Yemen is a nation in crisis.
Since 2014, the country has been in the grips of a devastating civil war that has left nearly a quarter of a million people dead. In 2020, under the added strains of the COVID-19 pandemic, Yemen’s healthcare system collapsed along with its resource supply chains.
The situation is so dire that the United Nations has recently warned an entire generation of children may be lost to hunger. Countless more will continue to suffer the vast consequences of war.
Among them are women, who – like women in all conflict-affected countries around the world – are disproportionately impacted by Yemen’s intersecting crises.
Faced with the intense pressures of protecting, feeding, and caring for children, family members, and communities under profoundly challenging circumstances, ever-growing rates of gender-based violence, and exclusion from meaningful economic and political participation, women in Yemen are navigating some of the most complex and life-threatening circumstances in the world.
But they are also taking a stand – for their rights, and for a future of peace. And they are doing so with courage, conviction, and relentless action at all levels, from grassroots efforts in remote communities to advocacy targeting the United Nations Security Council.
In 2015, when scholar and activist Rasha Jarhum first started campaigning for peace in Yemen, she was immediately disappointed by the clear exclusion of women from peace negotiations organised by the United Nations.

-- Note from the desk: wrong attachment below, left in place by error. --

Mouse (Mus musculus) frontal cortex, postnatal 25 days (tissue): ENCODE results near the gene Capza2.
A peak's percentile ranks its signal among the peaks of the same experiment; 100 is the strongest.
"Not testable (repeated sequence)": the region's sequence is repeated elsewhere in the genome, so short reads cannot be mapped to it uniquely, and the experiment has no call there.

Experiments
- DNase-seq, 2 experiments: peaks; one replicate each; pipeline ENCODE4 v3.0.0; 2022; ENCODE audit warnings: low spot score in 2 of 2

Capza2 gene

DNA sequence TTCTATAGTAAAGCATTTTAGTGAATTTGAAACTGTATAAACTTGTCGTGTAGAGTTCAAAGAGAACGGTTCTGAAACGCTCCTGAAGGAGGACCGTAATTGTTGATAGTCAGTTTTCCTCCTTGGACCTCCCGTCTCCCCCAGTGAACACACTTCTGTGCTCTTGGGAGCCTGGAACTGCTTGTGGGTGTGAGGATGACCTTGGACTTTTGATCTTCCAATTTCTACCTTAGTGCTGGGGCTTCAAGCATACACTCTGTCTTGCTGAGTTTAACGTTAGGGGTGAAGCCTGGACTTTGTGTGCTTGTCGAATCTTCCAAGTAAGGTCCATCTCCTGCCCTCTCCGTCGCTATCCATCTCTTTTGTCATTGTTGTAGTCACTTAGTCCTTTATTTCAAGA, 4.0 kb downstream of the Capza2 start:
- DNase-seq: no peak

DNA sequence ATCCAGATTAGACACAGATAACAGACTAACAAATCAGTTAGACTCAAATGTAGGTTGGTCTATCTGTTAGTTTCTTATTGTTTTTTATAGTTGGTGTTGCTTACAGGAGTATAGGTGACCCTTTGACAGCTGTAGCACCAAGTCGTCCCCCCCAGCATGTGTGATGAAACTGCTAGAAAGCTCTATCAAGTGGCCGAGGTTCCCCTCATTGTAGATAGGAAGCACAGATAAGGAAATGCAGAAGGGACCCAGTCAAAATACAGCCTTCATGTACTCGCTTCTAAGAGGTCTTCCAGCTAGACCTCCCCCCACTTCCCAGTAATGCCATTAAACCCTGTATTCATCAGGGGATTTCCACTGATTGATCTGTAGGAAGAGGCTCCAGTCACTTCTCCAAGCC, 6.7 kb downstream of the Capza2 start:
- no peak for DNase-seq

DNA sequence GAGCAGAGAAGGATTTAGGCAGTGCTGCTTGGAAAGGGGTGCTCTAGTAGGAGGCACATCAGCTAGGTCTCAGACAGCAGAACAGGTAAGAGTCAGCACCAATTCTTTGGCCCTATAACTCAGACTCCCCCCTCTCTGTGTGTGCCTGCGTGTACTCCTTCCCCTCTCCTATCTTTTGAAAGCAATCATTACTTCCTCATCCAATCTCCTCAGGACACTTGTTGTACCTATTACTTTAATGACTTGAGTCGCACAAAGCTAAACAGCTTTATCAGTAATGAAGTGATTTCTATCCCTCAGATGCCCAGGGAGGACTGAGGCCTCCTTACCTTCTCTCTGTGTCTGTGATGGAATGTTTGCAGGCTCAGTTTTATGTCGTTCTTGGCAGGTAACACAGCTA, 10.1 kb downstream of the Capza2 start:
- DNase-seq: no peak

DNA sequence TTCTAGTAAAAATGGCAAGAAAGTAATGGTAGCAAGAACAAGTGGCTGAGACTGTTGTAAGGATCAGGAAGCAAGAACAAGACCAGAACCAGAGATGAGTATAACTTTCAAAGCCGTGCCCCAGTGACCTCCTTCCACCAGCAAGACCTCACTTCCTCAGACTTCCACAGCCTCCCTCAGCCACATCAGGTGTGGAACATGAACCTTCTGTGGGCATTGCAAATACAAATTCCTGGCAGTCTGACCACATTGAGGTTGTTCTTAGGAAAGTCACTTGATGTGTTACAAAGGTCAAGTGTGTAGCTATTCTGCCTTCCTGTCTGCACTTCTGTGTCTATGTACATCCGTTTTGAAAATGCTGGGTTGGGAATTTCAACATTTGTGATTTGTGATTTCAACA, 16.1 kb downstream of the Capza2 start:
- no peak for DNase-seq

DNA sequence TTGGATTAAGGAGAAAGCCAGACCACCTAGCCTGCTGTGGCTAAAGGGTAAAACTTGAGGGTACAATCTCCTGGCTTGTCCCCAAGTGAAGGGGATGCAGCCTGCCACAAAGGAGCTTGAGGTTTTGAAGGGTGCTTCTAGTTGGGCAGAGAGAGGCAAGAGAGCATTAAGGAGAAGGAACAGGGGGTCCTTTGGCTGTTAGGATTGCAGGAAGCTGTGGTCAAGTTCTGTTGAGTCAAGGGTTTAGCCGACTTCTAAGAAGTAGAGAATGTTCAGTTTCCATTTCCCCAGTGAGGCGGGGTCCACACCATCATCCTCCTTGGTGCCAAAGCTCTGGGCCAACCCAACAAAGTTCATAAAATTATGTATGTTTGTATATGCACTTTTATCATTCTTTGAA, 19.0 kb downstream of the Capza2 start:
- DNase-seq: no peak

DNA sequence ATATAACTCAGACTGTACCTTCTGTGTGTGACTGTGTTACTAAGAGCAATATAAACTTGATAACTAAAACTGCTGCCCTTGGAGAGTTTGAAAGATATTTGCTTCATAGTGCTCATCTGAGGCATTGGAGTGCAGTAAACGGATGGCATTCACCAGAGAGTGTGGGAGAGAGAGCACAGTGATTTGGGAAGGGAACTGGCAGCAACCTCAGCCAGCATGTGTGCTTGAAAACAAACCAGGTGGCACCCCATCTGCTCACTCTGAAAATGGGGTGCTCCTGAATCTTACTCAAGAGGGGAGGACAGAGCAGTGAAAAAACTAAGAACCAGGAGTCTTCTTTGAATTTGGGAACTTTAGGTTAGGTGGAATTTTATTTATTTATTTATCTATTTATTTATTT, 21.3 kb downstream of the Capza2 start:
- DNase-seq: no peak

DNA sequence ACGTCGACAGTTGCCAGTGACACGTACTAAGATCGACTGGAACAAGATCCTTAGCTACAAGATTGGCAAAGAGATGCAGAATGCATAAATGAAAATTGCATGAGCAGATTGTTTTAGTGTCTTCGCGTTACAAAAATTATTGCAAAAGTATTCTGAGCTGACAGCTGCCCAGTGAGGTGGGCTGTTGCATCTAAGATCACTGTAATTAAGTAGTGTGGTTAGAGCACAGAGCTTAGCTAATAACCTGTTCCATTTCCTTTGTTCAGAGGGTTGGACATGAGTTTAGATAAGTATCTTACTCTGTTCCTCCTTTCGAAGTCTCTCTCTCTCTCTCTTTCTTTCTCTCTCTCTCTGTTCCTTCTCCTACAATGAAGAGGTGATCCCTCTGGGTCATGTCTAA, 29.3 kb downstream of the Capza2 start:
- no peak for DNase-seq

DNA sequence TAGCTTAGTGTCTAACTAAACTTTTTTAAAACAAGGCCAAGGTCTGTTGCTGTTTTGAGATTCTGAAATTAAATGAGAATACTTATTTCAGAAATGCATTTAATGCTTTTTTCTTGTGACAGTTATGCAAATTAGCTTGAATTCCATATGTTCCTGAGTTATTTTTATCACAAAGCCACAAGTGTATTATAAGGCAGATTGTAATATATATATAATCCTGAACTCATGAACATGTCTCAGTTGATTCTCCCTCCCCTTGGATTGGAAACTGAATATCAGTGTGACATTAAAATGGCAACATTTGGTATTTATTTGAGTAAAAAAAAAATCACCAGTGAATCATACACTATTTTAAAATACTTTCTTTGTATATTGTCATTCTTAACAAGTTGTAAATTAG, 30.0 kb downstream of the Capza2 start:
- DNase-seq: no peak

“We tried to engage within UN systems, but I didn’t feel there was a genuine interest in women’s participation,” she says. “There was too much questioning about our role, too much pressure to adhere to the neutrality principles of the UN, too much enforcing of consensus principles.”
So she took matters into her own hands.
In 2016, Jarhum withdrew from her engagement within the UN peace initiative and revived the Women’s Solidarity Network (WSN), a grassroots network of more than 70 Yemeni women leaders calling for a recognition of women’s rights, needs, and interests in the country’s peace talks and political processes. First launched in 2013 to advocate for the integration of women’s rights into the new draft constitution, the group’s work had been put on hold due to the war.
In reviving WSN, Jarhum committed to creating a space in which participation and action, not consensus, were the goal.
“The idea was to bring women leaders together from all different backgrounds and not enforce neutrality or consensus,” she says. “We have common ground, but we recognise our political differences. That’s what makes us strong.”
WSN now has over 300 members who reside both in Yemen and around the world. With a mission to promote women’s rights and contribute to peacebuilding, WSN is working on the ground to protect and improve the lives of women, children, and other marginalised populations in Yemen.
“Members of the network have been involved in the evacuation of armed groups from schools and humanitarian negotiations to grant safe passage to families stuck on the frontlines of conflict or to allow humanitarian aid to pass through,” says Jarhum. “The members are also working on ending armed conflicts in areas over water and land, and on the release of arbitrarily detained and forcibly disappeared persons.”
Other initiatives include work to de-radicalise children and youth combatants, provide support for internally displaced persons, and provide legal aid for women and girls who have experienced gender-based violence.
From WSN’s earliest days, WILPF has been providing Jarhum with support, guidance, tools, and resources as she worked to build Yemen’s feminist peace movement from the ground up.
And we were by her side when she doubled down on her commitment to the future of Yemen with the launch of the Peace Track Initiative (PTI) – a powerful force for the inclusion of women and other underrepresented groups in Yemen’s peace processes.